Rep. Pete Aguilar, a Democrat from California, will assume the highest-level seat ever held by a Latino in the House, the party’s No. 3 seat, with the promise that his party will regain a majority by 2024.
Aguilar was chosen by his colleagues Wednesday to serve in the upcoming Congress as chairman of the House Democratic Caucus, a position that rose to No. 3 in House leadership from No. 4. Aguilar, of 43 years, he has served as vice chair of the caucus. .
His colleagues chanted, “We want Petey Pie,” a nickname for his grandmother, during the election, according to a source who was in the room during the closed-door leadership election.
Aguilar’s job will be to help guide the now-minority House Democrats as they try to advance their legislative priorities, keeping members united on issues, getting the party’s message across and working to regain a majority by 2024. Messaging is an issue that Democrats were seen to have trouble with in the last election.
“We’re going to do everything we can to stick together, to lower the cost of prescription drugs for Americans, to lower the daily costs at the pump. Those are the things the House Democratic Caucus will advocate for, as well as implement We have already passed a bipartisan infrastructure bill to create good paying jobs in our communities,” he said.
Aguilar said that if they can do that and stay united and focused, “we’re not going to be in the minority for long. The road is in front of us for the majority in 2024.”
He said Democrats need to take that path for the sake of democracy, to fix DACA, a program that allows young people without legal status to stay and work in the US, and to ensure people have health care.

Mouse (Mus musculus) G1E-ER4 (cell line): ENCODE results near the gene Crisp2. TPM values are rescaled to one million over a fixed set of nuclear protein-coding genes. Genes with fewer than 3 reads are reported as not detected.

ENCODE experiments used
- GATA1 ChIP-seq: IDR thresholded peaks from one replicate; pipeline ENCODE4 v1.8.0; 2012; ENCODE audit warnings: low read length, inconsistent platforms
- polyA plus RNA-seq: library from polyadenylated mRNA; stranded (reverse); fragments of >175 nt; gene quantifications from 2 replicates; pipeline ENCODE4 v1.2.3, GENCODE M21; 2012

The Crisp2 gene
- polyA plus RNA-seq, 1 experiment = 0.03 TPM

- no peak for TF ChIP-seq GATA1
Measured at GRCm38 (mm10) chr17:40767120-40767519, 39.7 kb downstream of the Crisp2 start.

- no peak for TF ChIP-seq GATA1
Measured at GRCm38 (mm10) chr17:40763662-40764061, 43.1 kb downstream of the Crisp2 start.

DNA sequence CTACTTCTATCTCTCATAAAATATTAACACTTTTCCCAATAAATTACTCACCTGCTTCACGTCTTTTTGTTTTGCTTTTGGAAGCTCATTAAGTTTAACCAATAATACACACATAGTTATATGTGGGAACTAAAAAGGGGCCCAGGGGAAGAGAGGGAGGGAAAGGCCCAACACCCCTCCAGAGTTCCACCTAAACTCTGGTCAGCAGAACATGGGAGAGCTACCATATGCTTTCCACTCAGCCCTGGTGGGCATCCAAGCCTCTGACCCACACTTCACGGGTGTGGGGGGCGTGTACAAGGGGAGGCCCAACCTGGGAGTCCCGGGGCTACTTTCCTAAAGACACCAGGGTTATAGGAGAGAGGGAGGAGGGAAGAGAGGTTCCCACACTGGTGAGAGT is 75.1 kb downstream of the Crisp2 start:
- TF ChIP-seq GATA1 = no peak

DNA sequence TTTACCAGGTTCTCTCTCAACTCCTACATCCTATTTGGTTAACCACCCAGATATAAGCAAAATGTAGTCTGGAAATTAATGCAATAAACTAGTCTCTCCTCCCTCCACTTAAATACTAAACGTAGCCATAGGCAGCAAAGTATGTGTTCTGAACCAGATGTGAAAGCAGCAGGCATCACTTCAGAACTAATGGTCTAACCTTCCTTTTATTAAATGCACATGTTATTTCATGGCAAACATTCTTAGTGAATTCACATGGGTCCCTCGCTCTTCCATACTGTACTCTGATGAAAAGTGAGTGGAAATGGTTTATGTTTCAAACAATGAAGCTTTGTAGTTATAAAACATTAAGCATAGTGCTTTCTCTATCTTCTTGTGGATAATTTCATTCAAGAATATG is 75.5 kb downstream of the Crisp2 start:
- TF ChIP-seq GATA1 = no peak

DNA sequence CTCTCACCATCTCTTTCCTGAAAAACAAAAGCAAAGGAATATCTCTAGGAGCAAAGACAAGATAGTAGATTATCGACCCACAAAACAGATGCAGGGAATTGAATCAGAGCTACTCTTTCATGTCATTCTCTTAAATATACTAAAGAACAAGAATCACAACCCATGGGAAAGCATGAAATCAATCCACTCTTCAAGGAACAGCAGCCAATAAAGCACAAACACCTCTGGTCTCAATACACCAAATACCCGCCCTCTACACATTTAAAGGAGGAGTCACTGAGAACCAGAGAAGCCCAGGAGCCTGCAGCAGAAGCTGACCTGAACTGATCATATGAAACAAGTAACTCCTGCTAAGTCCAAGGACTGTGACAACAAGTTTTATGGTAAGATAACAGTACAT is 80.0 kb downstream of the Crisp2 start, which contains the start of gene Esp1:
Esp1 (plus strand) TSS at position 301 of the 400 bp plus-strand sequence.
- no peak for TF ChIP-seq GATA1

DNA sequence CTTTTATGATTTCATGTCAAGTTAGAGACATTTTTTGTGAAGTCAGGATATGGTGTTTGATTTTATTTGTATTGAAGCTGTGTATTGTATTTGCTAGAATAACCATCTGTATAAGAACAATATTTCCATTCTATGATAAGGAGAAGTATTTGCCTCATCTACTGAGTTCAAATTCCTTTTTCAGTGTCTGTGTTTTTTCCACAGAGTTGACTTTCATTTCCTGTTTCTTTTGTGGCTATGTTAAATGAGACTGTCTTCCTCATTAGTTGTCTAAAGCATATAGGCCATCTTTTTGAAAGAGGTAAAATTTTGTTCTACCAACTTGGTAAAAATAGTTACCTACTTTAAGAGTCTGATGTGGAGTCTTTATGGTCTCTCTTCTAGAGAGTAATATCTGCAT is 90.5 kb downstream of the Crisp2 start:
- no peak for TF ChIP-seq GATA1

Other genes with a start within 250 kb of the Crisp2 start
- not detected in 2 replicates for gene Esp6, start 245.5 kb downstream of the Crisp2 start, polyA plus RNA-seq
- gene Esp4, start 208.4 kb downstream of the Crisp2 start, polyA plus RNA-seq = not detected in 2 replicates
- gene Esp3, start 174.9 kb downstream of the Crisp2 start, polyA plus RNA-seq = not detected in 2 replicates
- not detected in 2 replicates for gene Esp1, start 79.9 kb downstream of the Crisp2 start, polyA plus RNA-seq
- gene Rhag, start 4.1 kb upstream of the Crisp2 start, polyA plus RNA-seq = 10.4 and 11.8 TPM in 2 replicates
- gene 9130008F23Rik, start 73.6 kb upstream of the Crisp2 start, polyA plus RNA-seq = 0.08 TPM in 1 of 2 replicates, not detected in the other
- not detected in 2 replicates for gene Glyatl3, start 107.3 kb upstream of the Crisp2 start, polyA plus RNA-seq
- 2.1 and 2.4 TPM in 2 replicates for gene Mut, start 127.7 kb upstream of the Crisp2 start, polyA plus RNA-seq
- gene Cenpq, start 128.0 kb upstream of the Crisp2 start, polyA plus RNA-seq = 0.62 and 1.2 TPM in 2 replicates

Aguilar, who enters his fifth term in January, acknowledges that his investigative work on the Capitol Hill violence on January 6 could make it difficult to build the kind of relationships across the aisle that were critical to his political rise.
As part of a new generation of leaders, one that is more diverse and younger, Aguilar said he wants a style of government from the past.
“Traditionally, Democrats and Republicans, we can have some policy disagreements. Some of these people don’t want to have disagreements on policy, they want to do everything they can to win and subvert the vote, rerun elections and deny free and fair elections,” Aguilar told NBC News on the eve of the leadership election. . “I want to go back to that time when courtesy was at the forefront.”
Aguilar has the CEO of a credit union where he worked as a young man as a mentor who gave him the push to enter city politics. The CEO was a Republican. A bipartisan Redlands city council selected him to fill a vacant seat, and he was later elected. The council subsequently elected him twice to serve as mayor.
In a 2014 interview with NBC News, he discussed working for then-California Governor Gray Davis, a Democrat, in Riverside, when the area was very “red.” Articulating the governor’s position in those circumstances taught him to be a good listener, understand other points of view and find solutions, he said in the interview.